Music has always possessed a cathartic nature as a vessel to try and make sense of the world, both for those who make it and those who listen. This process was an essential means of self-preservation for Chris Baio last year in the shocking aftermath of Brexit and the U.S. election. The multi-instrumentalist, who has lived in South London for the past four years, became obsessed with following the news, unable to focus on anything else. The tracks that make up his second solo album started flowing out as he tried to understand all he was witnessing.
At its core, Man of the World is about Baio living abroad but feeling more American than he ever has in his life, and wrestling with the good and the bad of that identity. To do so, the central tension between the often-dark lyrics and the upbeat music is key. Instead of the house and techno beats from his first album The Names, there are more natural grooves containing a wider dynamic range, with Wu-Tang Clan a core influence. It allows for a different album with a different sound, but one still firmly rooted in the personal.
Below, Baio speaks to Behind the Setlist about how going through the Man of the World process has impacted him, why he feels a little less alone these days, his musical hero David Bowie, what’s next for Vampire Weekend, and more. This interview has been edited for length and clarity.
Do you still like living in London these days?
Yeah, I still love it actually. I moved here four years ago, and it’s a pretty awesome and special place to be. I’m thoroughly enjoying it.
Have you been over there longer than you anticipated originally?
I don’t know, it’s hard to remember. When I first moved over here, it was in connection with my wife’s job. It was a two-year relocation contract. That’s a pretty boring reason to move to another country, but we really did find we liked it, so we got another visa to stay over here. We didn’t really move with any preconception about how long we’d stay, but it’s been a good four years.
You were able to tour quite a bit off of your last record, The Names, which was your first time playing live shows with Baio for an extended time period. What did you learn about Baio going through all those shows that you didn’t know beforehand?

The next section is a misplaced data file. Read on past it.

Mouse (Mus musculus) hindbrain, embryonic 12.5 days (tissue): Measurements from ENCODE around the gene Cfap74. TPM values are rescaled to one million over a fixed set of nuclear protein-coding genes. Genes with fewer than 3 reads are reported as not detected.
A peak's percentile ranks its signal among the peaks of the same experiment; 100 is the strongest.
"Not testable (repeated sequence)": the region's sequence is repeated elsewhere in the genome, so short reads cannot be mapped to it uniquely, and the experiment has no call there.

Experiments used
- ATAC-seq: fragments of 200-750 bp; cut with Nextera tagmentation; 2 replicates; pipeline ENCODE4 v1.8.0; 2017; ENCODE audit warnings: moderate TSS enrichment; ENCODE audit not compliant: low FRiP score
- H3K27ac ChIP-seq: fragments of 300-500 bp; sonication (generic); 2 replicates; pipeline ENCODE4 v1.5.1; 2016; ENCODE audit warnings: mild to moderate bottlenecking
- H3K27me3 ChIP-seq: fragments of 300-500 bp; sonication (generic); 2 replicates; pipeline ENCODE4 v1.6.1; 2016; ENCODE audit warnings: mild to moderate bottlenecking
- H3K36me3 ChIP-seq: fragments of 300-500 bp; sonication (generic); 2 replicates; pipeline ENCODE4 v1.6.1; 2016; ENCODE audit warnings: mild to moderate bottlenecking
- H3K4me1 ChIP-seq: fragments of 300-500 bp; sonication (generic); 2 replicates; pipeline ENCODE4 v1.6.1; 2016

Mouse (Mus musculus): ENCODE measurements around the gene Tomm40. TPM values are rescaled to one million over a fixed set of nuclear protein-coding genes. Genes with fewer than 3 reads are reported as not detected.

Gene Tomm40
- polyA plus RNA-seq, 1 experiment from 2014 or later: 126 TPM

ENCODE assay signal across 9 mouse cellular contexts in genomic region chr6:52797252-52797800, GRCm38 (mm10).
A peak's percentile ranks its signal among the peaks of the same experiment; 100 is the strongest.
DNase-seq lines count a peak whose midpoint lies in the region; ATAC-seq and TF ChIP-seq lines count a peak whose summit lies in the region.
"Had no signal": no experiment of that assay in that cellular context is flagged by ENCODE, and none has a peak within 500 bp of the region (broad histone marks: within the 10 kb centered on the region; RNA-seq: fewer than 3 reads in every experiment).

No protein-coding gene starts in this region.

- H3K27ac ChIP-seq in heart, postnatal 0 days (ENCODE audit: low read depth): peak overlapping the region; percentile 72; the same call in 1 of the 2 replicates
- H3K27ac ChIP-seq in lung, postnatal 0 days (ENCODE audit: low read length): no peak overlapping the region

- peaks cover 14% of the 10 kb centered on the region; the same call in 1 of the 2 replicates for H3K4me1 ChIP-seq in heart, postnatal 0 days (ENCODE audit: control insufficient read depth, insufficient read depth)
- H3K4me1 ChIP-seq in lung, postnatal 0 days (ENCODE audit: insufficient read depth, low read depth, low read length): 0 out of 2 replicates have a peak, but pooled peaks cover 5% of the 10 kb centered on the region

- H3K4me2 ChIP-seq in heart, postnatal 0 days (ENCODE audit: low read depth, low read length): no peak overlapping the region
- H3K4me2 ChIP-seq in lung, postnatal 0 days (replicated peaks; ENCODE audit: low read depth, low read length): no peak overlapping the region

The biggest thing I learned over the course of touring The Names was how my voice responds to the different things I do with my throat. On the first record, I was experimenting, trying to figure out how to sing and come up with something that I liked. I would do things like simplify melodies, and try and try and try. I played 100 shows on The Names, which was more than I’d ever sung in my life before.
So when I went to start working on this new record, Man of the World, and when I started recording vocals, it happened so much quicker because I had a better sense of what I was doing, more from the touring than from making the first record. I remember the first song I worked on with John, my co-producer, was the song “Man of the World.” The first time he played it back to me after copping my vocals sounded exponentially better than anything on the first record.
You’ve talked about how a lot of this record was influenced by Brexit and the U.S. election, with you trying to make sense of that madness and confusion. What was it like working that out through the music?
I would say it was cathartic and a means of self-preservation. I got to this point where my entire days were filled with following the news and being horrified by what was happening. I wasn’t able to concentrate or focus on anything else. I realized I had to stop, so I started writing tracks. I wrote the first eight songs on this record in a really quick two-week time period. I had no plans of making another record so quickly, but it all just poured out of me. It had to do with a lot of the things I was witnessing, trying to understand or personally experiencing.
I did those eight songs and then I went on the last tour for The Names. I came back on the day of the election and really lost my mind and went to a dark place after that. I wrote the ninth and tenth songs, which are all about the shame, the fear and the paranoia of the election. It was my way of processing everything.
You had an interesting experience driving across the country right before the election and then going home the day of. Now that there’s been several months and a little bit of hindsight, what sticks out about that time the most to you?
I drove on that last tour from California to New York to Texas. When I say I drove, I mean I really drove. I wasn’t on a tour bus or anything. It was just me and George Hume, who plays guitar with me live. George doesn’t have a driver’s license, so I drove the country. What really struck me was that any time you left the city, there would be Trump-Pence signs everywhere. Including the cities, I would say across the country there was a 10:1 ratio of support for Trump-Pence. Now at the time, I did not think he would win. I thought he had no chance.
Sometimes you’ll hear people say, “I drove around this neighborhood and there were all these signs.” I don’t think you can necessarily extrapolate that much, but when you drive the whole country, you see that division and it’s pretty stark. My main observation at the time was not “Wow, this is going to be a close election” or “Wow, he’s going to win.” It was “How could this many people be supporting a maniac?” That was my thought at the time.